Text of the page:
Dobinson Davey Clifford Simpson have recently been involved in assisting clients lobby the government for changes to the existing adoption laws in the ACT. Amendments to the ACT Adoption Act have now been passed which deal with the highly sensitive and emotional issue of adults who wish to be adopted.
What are the changes?
Most people think adoption only relates to minors. However, many adults also wish to be adopted by the people who have raised them. The previous laws have placed significant restrictions on this causing distress for those adults who want to be adopted by their “social” parent.
Prior to the amendments to the Adoption Act, an adult who was single could be adopted but only in ‘exceptional circumstances’. An adult who was married could never be adopted. This discriminated against married people who wanted to be adopted.
The recent changes now make it possible for married adult children to be adopted. This brings the ACT laws into line with other Australian states which permit married adults to be adopted. The changes also remove the requirement for ‘exceptional circumstances’ to exist before an adult can be adopted.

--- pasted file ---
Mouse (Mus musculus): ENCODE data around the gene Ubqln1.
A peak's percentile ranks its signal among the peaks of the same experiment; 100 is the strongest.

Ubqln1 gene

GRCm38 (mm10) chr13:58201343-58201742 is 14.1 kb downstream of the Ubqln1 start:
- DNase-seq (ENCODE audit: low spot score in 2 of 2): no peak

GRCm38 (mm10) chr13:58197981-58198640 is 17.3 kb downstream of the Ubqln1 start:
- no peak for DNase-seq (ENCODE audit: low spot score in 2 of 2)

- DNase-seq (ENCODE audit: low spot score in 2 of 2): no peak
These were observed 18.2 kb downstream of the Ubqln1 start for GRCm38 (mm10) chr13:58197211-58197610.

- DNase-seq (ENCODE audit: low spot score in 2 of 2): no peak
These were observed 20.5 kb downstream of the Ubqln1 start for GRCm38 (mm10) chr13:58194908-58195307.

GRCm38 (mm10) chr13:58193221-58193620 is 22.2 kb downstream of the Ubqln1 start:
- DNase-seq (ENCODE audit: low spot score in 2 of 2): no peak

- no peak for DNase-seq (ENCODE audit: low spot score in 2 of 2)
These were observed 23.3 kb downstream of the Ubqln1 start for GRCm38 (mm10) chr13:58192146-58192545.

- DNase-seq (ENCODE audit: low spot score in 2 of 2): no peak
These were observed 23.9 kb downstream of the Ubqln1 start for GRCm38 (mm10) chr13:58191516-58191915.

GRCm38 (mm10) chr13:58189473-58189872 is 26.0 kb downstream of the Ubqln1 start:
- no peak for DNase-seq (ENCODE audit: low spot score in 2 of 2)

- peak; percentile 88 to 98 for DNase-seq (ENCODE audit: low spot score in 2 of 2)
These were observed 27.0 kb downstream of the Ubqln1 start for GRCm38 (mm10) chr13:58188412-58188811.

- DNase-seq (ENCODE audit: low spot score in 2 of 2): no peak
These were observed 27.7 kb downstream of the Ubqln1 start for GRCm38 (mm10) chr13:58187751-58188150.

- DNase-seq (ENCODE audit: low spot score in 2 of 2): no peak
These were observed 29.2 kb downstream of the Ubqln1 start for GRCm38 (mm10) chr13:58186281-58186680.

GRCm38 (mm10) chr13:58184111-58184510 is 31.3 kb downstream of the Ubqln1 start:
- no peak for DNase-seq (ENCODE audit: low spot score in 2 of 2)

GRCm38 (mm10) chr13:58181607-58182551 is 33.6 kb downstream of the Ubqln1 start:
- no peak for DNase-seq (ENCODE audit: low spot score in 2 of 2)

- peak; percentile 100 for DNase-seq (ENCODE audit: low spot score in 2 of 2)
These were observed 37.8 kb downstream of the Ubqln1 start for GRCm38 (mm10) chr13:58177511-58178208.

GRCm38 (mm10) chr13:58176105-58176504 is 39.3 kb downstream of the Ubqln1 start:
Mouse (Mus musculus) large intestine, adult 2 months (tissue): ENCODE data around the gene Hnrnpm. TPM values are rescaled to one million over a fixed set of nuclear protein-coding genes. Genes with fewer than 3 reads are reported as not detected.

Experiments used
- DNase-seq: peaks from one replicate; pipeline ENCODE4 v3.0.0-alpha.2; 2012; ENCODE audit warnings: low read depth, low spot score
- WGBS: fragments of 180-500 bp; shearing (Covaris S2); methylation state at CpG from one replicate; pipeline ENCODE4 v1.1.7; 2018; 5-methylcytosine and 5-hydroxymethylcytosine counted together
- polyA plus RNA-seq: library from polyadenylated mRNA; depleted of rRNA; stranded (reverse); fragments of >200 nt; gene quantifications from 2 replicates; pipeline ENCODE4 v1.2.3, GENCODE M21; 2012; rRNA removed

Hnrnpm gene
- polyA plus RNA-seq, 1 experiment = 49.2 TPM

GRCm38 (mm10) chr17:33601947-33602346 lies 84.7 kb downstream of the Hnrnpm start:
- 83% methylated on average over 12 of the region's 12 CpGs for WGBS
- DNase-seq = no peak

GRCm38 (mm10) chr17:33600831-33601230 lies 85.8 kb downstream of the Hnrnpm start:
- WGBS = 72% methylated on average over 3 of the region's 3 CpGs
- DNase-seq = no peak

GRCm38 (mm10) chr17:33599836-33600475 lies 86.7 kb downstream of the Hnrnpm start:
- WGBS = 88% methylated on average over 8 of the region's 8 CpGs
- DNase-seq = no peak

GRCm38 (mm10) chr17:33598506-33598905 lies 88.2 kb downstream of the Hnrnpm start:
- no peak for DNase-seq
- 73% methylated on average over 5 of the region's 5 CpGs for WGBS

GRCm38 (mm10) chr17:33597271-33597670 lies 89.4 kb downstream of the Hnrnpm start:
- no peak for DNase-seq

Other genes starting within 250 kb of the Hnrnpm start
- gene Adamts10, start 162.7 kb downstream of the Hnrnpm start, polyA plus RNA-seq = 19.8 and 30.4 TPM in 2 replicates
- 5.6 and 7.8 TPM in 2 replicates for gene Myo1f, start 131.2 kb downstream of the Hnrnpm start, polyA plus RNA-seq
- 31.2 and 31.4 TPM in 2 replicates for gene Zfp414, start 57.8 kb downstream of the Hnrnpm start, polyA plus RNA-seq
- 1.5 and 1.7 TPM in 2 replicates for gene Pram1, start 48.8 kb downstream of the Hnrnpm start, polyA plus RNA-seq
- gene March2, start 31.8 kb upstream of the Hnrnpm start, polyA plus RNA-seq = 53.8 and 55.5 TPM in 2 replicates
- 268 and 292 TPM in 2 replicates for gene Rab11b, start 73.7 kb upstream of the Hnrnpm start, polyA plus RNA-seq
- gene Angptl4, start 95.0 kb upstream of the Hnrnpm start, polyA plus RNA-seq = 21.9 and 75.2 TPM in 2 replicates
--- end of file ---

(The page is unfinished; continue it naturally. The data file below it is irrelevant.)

When do the changes start?
The amendments to the Adoption Act were passed in Parliament on 25 February 2009 and it is expected that the Act will come into force shortly.
Why are the changes important?
The changes permit married adult children to be able to take the significant and symbolic step of being adopted by their ‘social’ parent. The acknowledgement of adoption means that the “adult child” is viewed in the same way, and has the same legal rights, as a biological adult child.
How were we involved in the changes?
We have worked closely with our clients and also with all sides of politics to ensure bipartisan support for the amendments. We were also instrumental in providing the legal background information to bring about an understanding as to why a change was needed.